The United States will soon face immigration reform, as President Obama highlighted in his inaugural address this week. Which parts of the language industry stand to benefit from comprehensive reform, and who will have an advantage?
Common Sense Advisory conducted a large-scale study of federal government spending on translation and interpreting services. Our research showed that spending on language services by the United States government tends to be lower under Democratic administrations like Obama's than under Republican ones. The reason? Language-related spending that results from domestically focused policies is much less than the much larger amounts spent for military and defense purposes.
Now that the Obama administration is withdrawing the heavy American military presence from places like Afghanistan, overall spending on language services by the U.S. government will likely decline. While commitments to language-related work for intelligence purposes might increase, they will not come close to the cost of sending live interpreters into combat zones where they help soldiers communicate.
However, immigration reform will certainly help the language services market, for one simple reason. Immigration is good for the American economy at large. Another longitudinal study we published showed that the language services market often tracks closely to other major economic indicators. When the U.S. economy soars, so too does the language services market. Economic performance of the American economy affects not only providers based on U.S. soil, but those many translation companies overseas that have offices, employees, or customers here, too.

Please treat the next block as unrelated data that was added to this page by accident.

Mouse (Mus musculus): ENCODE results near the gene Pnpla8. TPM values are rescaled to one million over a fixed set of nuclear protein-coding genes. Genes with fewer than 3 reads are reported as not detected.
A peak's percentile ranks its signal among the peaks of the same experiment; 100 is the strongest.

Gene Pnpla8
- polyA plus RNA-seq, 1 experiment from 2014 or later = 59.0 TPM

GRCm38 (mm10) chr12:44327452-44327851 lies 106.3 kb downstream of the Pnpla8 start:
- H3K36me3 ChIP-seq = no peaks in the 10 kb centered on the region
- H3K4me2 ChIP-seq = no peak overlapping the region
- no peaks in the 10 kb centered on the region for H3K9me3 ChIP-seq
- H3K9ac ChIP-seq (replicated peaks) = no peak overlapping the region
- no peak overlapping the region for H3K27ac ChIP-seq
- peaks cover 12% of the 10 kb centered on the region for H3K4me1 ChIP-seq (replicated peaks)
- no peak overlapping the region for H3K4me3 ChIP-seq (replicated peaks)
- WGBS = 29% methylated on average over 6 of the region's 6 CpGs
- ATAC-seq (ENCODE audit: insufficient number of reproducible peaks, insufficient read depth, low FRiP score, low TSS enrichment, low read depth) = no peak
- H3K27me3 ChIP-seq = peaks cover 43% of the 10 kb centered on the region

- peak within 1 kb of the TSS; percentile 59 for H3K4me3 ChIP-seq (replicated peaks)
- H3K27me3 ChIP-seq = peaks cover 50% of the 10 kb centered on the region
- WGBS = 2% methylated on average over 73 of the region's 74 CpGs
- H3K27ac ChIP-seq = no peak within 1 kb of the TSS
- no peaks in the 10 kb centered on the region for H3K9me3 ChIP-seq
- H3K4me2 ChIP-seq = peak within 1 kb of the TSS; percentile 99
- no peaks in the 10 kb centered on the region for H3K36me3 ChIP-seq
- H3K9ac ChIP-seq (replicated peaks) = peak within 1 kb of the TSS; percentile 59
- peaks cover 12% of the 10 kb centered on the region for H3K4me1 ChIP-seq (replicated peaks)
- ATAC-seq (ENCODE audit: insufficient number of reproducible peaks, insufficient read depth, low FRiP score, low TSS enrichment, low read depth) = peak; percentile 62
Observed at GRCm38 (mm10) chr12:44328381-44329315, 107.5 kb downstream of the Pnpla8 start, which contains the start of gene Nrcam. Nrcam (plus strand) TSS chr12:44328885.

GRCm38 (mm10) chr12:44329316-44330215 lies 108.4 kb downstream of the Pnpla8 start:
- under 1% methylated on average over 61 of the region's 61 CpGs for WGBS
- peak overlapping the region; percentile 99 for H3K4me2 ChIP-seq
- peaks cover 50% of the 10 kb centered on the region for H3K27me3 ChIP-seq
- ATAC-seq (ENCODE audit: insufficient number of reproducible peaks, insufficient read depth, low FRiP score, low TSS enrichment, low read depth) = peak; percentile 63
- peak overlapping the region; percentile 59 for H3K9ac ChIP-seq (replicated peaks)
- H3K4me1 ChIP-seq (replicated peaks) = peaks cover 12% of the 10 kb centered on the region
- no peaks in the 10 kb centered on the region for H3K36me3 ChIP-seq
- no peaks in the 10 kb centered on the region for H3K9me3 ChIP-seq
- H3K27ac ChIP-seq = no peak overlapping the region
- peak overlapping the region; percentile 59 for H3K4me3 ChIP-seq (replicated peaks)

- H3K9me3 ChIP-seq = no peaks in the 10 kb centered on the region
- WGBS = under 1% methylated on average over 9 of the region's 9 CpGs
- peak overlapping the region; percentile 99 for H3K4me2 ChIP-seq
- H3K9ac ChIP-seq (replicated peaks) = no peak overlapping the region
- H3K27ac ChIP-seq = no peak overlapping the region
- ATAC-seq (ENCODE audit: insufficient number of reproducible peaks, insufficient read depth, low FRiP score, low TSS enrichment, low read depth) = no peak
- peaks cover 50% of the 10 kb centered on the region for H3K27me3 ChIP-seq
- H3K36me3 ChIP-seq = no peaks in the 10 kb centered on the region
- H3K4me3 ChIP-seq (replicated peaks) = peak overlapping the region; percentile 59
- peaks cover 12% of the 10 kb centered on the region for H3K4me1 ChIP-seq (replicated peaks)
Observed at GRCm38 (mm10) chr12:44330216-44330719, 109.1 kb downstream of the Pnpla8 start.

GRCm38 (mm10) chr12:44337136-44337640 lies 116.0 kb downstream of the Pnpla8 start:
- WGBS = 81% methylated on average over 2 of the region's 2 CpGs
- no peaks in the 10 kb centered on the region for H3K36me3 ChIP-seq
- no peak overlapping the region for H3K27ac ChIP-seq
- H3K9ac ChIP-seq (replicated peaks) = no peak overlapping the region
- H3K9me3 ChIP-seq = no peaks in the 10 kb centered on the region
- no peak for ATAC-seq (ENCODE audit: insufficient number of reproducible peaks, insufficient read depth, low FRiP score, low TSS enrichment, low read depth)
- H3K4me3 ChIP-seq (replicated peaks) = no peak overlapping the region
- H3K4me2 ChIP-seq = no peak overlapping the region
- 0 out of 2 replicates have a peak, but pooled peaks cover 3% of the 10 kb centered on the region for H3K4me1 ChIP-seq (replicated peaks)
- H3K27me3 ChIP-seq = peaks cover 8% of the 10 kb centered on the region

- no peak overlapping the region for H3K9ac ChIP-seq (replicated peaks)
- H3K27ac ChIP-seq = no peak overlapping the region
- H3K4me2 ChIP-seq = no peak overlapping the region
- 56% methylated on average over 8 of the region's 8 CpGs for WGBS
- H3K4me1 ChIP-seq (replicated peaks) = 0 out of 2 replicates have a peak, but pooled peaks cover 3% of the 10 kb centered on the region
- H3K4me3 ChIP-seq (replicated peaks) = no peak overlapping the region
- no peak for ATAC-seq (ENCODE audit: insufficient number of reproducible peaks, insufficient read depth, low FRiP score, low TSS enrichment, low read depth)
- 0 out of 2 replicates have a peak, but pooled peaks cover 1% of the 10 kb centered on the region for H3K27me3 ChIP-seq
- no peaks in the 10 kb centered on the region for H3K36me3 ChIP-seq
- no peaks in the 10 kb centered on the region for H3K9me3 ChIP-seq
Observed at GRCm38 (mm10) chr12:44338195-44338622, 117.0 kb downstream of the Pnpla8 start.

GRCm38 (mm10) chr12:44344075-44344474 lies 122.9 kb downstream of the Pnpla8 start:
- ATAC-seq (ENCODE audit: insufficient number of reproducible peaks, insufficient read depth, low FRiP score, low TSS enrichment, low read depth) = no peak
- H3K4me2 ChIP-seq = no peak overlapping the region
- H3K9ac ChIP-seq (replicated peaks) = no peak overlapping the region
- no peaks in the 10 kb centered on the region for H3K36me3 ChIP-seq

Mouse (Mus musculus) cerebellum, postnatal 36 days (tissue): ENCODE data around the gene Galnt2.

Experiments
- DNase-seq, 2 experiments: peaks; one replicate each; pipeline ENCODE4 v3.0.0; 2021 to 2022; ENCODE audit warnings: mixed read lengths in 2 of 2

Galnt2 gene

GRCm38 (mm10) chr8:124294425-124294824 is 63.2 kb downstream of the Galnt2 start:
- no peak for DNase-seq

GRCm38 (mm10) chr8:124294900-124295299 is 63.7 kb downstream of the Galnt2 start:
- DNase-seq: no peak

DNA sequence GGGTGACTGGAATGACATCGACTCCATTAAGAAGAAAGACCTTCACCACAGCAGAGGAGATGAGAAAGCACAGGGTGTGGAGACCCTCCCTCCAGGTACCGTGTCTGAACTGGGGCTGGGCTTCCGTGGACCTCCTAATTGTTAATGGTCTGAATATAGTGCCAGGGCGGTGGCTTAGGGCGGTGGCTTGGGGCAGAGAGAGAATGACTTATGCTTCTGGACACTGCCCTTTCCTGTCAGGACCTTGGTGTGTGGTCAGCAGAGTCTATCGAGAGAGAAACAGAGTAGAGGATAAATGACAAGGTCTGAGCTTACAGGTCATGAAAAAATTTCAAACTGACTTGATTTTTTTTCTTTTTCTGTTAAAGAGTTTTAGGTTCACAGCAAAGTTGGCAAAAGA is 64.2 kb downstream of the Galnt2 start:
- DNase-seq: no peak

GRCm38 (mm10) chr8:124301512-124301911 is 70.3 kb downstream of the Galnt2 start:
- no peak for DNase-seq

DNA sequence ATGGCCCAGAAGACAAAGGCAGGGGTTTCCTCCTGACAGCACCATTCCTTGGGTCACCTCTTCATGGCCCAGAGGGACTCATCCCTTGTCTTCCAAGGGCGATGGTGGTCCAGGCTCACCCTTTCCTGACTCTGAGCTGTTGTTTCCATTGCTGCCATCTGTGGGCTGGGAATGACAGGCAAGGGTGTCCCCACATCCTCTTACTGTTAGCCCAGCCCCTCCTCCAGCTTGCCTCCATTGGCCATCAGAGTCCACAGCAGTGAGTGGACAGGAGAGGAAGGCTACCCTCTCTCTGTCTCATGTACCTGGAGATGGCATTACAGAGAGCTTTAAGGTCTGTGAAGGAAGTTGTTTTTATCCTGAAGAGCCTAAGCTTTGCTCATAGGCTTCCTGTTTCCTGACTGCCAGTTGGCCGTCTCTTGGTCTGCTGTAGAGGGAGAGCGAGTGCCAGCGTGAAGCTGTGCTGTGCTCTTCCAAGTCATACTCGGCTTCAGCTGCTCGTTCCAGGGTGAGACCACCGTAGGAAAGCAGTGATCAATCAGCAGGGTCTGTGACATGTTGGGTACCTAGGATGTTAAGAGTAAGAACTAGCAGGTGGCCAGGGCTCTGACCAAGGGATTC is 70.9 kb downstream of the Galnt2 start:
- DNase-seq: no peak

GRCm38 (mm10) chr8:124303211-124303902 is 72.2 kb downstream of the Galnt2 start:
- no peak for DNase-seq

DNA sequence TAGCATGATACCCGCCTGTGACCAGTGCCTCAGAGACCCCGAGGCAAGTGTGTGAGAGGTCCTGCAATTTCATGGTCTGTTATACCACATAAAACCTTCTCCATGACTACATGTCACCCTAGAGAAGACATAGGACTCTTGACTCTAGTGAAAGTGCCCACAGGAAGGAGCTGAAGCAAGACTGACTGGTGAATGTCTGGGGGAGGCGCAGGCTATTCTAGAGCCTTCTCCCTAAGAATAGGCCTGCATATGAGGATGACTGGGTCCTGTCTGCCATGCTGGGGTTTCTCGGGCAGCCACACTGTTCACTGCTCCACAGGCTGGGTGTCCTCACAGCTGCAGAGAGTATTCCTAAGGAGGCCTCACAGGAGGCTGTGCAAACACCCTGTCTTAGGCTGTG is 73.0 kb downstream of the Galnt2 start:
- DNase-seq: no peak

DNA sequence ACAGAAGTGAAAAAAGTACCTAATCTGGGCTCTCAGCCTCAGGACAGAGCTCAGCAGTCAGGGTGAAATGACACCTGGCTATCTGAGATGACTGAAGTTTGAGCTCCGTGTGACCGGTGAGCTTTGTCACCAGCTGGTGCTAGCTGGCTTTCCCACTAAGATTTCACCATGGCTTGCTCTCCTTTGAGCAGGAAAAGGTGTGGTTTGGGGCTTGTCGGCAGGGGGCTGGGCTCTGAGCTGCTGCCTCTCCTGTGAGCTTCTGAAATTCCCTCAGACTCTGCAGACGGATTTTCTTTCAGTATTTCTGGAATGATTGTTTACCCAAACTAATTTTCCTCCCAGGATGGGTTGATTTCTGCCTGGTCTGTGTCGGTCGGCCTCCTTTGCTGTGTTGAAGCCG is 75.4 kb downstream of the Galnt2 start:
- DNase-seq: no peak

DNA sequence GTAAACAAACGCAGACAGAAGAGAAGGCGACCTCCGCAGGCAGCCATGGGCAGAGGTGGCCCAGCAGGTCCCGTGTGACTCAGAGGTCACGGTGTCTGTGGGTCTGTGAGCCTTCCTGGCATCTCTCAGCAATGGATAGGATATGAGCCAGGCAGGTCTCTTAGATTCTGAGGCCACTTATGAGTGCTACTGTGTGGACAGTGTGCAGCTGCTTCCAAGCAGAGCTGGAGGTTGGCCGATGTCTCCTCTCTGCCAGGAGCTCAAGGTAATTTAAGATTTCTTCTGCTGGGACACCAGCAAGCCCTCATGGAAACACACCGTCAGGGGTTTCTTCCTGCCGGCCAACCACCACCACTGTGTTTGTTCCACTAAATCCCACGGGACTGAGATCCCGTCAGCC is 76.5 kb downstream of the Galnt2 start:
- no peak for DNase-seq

How does immigration boost the economy? There are many reasons, but the short answer is that immigration adds more people who in turn spend more money. Businesses benefit from this spending, a fact reflected in the larger economy.
Contrary to popular belief, immigration reform will not necessarily generate that many new opportunities for translation and interpreting services to be sold. The reason is simple - most of the changes under the reform will likely benefit people who are already living in the United States. Even if immigration increases, most of the new immigrants would come from Mexico, a population which is already largely served with Spanish-language materials and interpreters, where needed.
Immigration is not a major revenue generator for translation or localization. It is an important driver for the interpreting market, which would likely see some increased revenue, but no extreme changes to its already healthy growth. Unless the new legislation introduces specific provisions requiring language access, we at Common Sense Advisory don't see the reform having much of a direct impact on the language services market. The impact on the language services market would instead be indirect, resulting from a healthier and stronger American economy overall.